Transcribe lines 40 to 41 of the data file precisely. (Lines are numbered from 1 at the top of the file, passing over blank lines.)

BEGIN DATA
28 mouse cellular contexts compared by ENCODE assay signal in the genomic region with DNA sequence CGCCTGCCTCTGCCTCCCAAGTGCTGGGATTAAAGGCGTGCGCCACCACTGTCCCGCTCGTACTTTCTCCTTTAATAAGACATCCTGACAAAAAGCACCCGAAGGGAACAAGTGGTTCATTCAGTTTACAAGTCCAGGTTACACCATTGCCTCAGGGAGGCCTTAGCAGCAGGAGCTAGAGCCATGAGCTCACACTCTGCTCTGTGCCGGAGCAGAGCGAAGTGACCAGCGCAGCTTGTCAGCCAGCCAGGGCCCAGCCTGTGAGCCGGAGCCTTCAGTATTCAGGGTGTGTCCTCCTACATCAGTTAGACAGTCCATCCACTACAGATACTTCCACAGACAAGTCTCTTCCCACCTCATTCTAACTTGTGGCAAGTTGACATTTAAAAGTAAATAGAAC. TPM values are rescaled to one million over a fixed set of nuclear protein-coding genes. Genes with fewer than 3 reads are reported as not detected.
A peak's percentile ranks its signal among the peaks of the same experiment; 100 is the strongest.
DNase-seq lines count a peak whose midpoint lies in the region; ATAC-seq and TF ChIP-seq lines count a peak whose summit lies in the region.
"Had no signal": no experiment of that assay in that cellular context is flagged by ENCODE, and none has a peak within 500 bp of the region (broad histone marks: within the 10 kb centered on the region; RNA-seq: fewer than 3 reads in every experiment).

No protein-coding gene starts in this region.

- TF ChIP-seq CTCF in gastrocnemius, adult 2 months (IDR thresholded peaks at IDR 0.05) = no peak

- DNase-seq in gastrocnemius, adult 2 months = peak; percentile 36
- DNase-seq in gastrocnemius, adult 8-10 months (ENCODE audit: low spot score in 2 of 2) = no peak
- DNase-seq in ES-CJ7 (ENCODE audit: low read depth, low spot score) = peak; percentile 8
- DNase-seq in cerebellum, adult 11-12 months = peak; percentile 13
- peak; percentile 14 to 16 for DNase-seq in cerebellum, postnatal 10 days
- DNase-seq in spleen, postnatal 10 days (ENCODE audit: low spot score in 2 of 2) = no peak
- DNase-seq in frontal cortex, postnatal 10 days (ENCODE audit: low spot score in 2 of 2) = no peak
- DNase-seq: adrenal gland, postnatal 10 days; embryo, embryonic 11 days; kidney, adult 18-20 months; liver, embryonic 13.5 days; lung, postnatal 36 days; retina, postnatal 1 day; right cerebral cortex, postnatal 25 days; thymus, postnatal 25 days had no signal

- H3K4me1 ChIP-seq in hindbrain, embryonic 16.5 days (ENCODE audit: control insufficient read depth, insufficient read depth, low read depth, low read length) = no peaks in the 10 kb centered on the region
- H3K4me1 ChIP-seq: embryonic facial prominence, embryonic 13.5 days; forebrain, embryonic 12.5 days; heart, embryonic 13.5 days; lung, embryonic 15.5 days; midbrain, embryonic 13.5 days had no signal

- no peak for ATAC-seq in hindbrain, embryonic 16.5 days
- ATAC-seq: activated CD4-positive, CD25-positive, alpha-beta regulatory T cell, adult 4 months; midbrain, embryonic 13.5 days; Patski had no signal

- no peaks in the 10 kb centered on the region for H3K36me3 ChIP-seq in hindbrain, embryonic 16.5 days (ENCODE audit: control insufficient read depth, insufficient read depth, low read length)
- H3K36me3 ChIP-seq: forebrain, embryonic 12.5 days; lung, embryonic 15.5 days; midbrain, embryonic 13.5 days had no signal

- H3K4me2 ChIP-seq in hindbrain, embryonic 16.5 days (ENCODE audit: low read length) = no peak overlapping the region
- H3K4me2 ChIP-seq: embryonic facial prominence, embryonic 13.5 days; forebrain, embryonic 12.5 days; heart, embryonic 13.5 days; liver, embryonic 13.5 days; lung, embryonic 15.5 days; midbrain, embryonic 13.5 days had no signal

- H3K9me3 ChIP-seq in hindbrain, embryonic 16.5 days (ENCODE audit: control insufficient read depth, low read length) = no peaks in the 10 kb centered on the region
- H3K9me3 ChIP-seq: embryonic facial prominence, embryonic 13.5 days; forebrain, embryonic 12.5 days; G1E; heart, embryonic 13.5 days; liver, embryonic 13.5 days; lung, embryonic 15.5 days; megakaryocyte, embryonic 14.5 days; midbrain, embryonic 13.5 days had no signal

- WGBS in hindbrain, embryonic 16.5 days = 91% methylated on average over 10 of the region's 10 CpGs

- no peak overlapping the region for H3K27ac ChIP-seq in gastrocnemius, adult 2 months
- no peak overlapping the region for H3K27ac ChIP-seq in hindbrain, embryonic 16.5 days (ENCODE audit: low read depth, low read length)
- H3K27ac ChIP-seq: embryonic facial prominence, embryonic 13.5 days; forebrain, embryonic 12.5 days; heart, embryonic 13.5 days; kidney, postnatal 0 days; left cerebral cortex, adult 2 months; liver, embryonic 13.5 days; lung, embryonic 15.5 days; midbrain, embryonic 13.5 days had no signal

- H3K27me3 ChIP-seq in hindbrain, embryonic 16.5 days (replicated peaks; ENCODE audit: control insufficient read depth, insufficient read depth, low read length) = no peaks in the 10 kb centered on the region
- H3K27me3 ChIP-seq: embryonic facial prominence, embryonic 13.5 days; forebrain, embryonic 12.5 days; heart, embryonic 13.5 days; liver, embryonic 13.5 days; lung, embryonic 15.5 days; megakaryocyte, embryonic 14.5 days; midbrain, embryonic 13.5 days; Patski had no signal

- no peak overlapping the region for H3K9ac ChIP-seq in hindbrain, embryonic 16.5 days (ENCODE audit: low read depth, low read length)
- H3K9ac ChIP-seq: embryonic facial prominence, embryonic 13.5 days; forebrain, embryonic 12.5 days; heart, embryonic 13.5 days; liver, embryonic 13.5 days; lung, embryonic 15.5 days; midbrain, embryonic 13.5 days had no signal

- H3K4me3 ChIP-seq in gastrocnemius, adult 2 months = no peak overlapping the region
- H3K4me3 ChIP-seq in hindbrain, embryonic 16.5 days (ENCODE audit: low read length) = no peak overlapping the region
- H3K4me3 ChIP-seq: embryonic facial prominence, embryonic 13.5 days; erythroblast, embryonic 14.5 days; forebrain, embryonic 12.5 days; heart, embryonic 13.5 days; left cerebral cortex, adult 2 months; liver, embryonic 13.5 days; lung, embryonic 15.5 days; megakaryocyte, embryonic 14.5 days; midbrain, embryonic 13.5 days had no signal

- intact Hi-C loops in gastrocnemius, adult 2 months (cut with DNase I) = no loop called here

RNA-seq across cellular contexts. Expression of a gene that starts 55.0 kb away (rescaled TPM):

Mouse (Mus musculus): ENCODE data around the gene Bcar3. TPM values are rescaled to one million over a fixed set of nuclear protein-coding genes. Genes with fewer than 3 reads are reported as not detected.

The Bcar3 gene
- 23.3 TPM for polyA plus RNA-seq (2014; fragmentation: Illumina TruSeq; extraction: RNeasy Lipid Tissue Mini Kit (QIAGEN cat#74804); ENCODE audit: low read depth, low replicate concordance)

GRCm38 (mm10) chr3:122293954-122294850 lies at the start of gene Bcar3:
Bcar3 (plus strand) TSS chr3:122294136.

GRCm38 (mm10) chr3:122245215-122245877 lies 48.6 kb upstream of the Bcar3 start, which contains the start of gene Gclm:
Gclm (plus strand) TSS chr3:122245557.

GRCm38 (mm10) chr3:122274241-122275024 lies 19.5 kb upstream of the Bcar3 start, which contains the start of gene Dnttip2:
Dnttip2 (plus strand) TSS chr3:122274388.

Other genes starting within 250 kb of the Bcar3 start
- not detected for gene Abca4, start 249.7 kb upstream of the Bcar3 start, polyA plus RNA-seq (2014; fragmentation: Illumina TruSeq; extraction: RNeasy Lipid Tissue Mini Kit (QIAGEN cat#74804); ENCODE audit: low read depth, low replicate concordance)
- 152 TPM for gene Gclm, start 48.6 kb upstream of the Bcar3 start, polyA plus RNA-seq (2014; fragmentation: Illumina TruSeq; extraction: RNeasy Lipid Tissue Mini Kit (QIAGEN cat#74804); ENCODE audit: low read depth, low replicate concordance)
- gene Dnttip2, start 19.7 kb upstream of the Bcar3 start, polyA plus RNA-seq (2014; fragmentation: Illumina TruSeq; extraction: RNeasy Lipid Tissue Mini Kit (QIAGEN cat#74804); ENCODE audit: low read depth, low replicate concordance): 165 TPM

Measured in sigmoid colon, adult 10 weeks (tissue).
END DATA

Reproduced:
- 23.3 TPM for polyA plus RNA-seq (2014; fragmentation: Illumina TruSeq; extraction: RNeasy Lipid Tissue Mini Kit (QIAGEN cat#74804); ENCODE audit: low read depth, low replicate concordance)

GRCm38 (mm10) chr3:122293954-122294850 lies at the start of gene Bcar3: